Women’s fashions include indecently short and body hugging dresses with revealing cutouts, external zippers and plush-boned hoop skirts. Men’s fashions are not much more wearable with what look like straight jackets, latex workout shirts with the Transformers-looking logo plastered on the front, and sports hero-inspired motorcycle pants.

Cyberdog’s clothing is unsolicited for all but a few who fall into its narrow customer base. Its fashions belong at a rave, on an episode of The Jetsons, or on Mars, although the shop is still a must-see tourist attraction.

Cyberdog’s mission is to stay one step ahead of the evolution of fashion, but the chain is more than one step away, it is light years past contemporary design.

For more information on Cyberdog visit

Photo I took in front of Cyberdog, a retail chain at Camden Stables Market that claims to be the future of fashion

"XXX Beehive Dress" Cyberdog Women's

G2 Armour Head System - Cyberdog Cybernetic Accessories

XXX Blastdoor Waistcoat - Cyberdog Men's

Kids Extreme Orbit Moon Dress - Cyberdog Girls



Flower-Mad: British Couture Hatter Remarks on the Phenomenon of Millinery in English Fashion

27 Jun

Peering intently through her claret-rimmed readers, thimble in place, an instructor sits at eye-level across from one of her American fashion accessories students as she threads microscopic beads one by one onto fishing line. Silence permeates the studio, but not the uncomfortable kind. It is in an air of respect, and absorption with the task.

“Lovely,” she praises in her soft British accent as she watches the student try. Dressed in a floral dress, black leggings and flip-flops, she flits about the room doing personal tutorials.

It is 8:30 a.m. on a surprisingly sunny morning off Marylebone High Street. Tucked away behind the commercialized corners of Starbuck’s and Pret-A-Manger, in the basement of American InterContinental University, teaches one of the United Kingdom’s most celebrated milliners. She is so renowned she needs only but a first name – Prudence.

Vintage Garden Hat from Prudence Millinery spring/summer 2011 Collection

A London-based hat couturier, Prudence has designed hats for the likes of Vivienne Westwood, Tom Ford for Yves Saint Laurent and Gucci, “giving direction” to designer collections for over 20 years. Prudence created her own label of overtly feminine pieces, Prudence Millinery, sold at Bergdorf Goodman’s beginning in 1991, and opened a couture millinery school in 2002.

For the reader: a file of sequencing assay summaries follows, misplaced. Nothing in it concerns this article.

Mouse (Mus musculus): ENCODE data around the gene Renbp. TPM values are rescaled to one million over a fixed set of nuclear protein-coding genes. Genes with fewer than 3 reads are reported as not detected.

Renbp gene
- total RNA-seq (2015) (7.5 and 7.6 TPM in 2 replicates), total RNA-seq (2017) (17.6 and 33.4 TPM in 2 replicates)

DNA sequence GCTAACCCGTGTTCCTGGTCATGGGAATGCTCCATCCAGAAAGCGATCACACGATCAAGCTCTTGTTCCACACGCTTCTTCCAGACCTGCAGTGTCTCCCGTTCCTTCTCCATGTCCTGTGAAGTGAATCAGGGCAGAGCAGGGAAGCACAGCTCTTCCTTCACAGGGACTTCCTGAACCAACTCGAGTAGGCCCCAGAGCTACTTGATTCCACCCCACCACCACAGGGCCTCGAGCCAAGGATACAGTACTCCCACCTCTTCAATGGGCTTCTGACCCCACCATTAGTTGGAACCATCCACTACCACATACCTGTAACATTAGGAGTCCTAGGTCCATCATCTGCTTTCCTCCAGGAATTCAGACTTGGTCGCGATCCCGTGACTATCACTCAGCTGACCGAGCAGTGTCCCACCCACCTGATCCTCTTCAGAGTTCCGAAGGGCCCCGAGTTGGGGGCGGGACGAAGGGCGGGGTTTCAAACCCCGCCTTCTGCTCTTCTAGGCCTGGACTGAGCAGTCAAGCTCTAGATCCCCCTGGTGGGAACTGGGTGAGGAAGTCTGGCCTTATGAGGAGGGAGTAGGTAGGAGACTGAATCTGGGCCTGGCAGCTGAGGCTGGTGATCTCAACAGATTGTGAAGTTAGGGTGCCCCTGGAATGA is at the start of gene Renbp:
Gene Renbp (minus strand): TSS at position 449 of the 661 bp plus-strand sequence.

Straw Hat by Prudence for Vivienne Westwood's spring/summer 2011 Anglomania collection

But Prudence was not always a milliner mastermind. After attending the Fashion Institute of Technology in New York, she worked as a buyer and then as a stylist. With growing antipathy toward her career and NYC, she became dissatisfied. Then, one day she had an epiphany.

In 1985, at a knitwear shoot Prudence was styling for i-D, a UK lifestyle magazine, she met milliner Alan White. His trade intrigued her. White worked alone and employed traditional methods. Prudence set her mind to it.

Rose Cory took Prudence under her wing and privately trained her for seven years. Cory acted as Her Majesty Queen Elizabeth II’s milliner for 21 years having studied herself under Royal milliner Rudolf.

Despite the glamour of the catwalk and the ties to the British Royal Family, it is here in this intimate classroom littered with cut up patterns, sewing machines, mounds of pins and student sketch pads, that Prudence, a down-to-earth, eloquent, self-professed “flower mad” woman, elaborates on the phenomenon of millinery in English fashion and why the U.S. is not also steeped in its longstanding tradition.